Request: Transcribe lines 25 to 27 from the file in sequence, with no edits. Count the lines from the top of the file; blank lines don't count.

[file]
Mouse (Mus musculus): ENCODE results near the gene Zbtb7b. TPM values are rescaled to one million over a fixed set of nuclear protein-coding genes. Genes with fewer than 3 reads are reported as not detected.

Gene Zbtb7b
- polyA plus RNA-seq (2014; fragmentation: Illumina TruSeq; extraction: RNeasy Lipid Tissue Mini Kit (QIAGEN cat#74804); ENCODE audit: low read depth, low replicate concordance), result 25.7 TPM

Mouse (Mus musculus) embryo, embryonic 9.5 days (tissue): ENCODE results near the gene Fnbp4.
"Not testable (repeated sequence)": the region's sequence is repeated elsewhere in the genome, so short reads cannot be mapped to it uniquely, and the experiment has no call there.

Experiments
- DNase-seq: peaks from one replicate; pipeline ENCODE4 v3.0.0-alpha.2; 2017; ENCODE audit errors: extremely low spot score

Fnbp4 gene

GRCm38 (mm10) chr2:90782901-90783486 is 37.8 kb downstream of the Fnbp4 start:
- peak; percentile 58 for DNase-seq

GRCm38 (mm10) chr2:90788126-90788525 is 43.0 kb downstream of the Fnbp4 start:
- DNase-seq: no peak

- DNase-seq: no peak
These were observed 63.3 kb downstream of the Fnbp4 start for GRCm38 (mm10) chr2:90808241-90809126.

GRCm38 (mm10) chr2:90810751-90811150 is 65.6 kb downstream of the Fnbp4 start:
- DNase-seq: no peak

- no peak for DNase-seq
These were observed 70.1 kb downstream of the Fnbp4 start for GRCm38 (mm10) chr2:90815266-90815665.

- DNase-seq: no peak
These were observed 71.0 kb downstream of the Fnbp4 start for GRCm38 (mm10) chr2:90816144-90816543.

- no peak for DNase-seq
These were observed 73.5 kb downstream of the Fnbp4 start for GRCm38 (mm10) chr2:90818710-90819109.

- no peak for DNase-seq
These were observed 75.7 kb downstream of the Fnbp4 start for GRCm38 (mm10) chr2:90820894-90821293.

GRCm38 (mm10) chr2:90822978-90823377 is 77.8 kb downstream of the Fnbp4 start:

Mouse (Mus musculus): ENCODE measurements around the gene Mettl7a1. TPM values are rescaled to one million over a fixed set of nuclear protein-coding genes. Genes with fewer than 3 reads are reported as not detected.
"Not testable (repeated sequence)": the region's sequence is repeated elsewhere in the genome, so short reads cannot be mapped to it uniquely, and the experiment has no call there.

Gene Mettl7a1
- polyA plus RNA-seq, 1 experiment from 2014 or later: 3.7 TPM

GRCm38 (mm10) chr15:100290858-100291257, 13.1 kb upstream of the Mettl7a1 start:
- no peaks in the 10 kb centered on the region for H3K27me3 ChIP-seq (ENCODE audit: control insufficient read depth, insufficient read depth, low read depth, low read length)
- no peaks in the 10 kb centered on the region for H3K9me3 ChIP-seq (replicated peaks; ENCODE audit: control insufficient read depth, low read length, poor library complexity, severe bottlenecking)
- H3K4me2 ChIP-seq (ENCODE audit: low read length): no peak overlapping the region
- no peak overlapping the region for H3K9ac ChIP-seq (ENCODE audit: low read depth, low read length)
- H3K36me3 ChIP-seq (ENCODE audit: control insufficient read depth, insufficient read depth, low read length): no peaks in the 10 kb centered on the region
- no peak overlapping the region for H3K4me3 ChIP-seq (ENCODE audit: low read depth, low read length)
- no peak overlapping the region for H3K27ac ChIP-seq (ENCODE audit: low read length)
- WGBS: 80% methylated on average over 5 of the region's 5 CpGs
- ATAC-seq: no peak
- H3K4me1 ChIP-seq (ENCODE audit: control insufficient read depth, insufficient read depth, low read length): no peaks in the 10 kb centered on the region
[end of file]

GRCm38 (mm10) chr2:90822978-90823377 is 77.8 kb downstream of the Fnbp4 start:

Mouse (Mus musculus): ENCODE measurements around the gene Mettl7a1. TPM values are rescaled to one million over a fixed set of nuclear protein-coding genes. Genes with fewer than 3 reads are reported as not detected.
"Not testable (repeated sequence)": the region's sequence is repeated elsewhere in the genome, so short reads cannot be mapped to it uniquely, and the experiment has no call there.